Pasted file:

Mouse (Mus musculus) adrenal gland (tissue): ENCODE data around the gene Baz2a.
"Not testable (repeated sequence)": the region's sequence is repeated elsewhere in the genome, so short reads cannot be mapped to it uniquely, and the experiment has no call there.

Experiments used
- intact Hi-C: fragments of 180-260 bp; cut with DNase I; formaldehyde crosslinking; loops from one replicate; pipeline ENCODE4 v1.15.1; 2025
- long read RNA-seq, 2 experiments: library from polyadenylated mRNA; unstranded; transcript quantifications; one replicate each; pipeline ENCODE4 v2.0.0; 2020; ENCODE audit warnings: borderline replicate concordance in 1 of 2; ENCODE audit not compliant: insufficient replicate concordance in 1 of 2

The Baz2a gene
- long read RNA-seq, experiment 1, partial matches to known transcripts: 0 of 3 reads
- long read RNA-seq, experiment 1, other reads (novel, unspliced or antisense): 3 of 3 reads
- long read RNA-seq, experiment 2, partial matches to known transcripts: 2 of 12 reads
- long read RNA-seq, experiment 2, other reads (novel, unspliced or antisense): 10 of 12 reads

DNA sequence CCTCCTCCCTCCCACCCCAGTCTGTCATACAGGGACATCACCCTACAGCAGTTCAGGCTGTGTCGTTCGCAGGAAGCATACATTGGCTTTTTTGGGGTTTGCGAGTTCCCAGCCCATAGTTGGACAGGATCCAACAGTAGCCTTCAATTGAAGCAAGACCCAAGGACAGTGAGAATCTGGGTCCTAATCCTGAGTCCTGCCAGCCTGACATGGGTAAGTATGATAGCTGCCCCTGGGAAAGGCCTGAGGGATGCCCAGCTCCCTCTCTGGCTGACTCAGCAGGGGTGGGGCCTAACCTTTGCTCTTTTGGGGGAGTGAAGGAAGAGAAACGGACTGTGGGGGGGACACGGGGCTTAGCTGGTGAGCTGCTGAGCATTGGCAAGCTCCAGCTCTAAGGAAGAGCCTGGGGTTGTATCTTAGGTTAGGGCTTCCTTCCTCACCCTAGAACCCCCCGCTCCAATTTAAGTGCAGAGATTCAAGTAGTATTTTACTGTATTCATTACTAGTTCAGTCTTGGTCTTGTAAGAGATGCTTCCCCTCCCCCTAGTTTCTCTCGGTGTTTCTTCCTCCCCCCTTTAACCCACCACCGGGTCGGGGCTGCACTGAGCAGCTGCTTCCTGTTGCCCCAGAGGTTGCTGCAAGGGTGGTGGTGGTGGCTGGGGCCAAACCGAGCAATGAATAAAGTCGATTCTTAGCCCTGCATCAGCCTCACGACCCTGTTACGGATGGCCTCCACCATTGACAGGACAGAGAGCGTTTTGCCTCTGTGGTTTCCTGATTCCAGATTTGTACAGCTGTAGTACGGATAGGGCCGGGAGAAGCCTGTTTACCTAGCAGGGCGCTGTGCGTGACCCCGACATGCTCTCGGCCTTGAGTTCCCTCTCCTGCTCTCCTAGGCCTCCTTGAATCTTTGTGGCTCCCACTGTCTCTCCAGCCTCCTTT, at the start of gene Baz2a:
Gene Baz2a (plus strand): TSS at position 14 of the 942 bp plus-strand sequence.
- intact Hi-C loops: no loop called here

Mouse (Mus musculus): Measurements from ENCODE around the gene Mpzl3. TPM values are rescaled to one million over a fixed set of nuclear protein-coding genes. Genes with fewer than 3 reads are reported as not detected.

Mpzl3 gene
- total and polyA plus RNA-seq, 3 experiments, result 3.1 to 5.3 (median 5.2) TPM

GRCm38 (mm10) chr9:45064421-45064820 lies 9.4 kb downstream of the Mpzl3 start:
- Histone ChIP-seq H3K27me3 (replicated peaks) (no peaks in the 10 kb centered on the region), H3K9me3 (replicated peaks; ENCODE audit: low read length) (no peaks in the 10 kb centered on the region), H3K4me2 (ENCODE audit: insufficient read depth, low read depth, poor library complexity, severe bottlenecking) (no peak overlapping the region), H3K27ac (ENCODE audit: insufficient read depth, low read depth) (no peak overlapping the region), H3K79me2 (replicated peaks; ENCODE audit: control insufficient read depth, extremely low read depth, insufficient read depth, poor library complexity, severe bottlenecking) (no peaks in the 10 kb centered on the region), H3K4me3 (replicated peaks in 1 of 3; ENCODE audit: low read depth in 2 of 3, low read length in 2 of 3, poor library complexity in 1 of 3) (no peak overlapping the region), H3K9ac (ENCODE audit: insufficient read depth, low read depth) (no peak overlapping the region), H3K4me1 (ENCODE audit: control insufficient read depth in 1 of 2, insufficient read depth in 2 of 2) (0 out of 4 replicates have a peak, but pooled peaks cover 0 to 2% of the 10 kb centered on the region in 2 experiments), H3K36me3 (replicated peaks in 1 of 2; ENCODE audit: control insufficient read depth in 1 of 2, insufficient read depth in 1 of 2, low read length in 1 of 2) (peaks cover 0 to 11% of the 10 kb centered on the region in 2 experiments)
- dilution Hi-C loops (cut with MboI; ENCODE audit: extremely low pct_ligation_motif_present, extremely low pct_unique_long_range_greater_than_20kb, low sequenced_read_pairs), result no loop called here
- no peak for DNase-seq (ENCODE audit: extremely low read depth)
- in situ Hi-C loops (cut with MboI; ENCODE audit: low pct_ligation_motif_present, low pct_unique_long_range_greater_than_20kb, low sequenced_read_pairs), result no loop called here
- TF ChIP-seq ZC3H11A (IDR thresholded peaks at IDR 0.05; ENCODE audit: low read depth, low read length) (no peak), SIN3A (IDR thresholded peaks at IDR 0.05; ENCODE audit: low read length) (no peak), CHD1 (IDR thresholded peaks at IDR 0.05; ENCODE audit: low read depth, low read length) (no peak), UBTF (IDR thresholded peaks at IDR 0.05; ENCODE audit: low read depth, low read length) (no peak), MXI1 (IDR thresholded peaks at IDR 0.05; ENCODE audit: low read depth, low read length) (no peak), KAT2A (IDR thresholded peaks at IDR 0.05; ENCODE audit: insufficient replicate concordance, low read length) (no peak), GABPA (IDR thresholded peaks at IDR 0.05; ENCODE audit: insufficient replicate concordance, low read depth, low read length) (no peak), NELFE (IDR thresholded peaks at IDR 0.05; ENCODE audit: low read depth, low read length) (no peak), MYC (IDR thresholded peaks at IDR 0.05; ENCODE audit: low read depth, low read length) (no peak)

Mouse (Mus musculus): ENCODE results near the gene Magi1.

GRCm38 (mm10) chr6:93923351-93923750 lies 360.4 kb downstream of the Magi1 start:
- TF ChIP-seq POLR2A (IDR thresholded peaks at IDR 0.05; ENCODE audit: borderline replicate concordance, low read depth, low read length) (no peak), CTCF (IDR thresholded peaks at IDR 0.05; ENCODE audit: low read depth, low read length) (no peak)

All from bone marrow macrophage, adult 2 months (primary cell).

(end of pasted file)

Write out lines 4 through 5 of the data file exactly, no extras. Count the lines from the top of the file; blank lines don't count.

- intact Hi-C: fragments of 180-260 bp; cut with DNase I; formaldehyde crosslinking; loops from one replicate; pipeline ENCODE4 v1.15.1; 2025
- long read RNA-seq, 2 experiments: library from polyadenylated mRNA; unstranded; transcript quantifications; one replicate each; pipeline ENCODE4 v2.0.0; 2020; ENCODE audit warnings: borderline replicate concordance in 1 of 2; ENCODE audit not compliant: insufficient replicate concordance in 1 of 2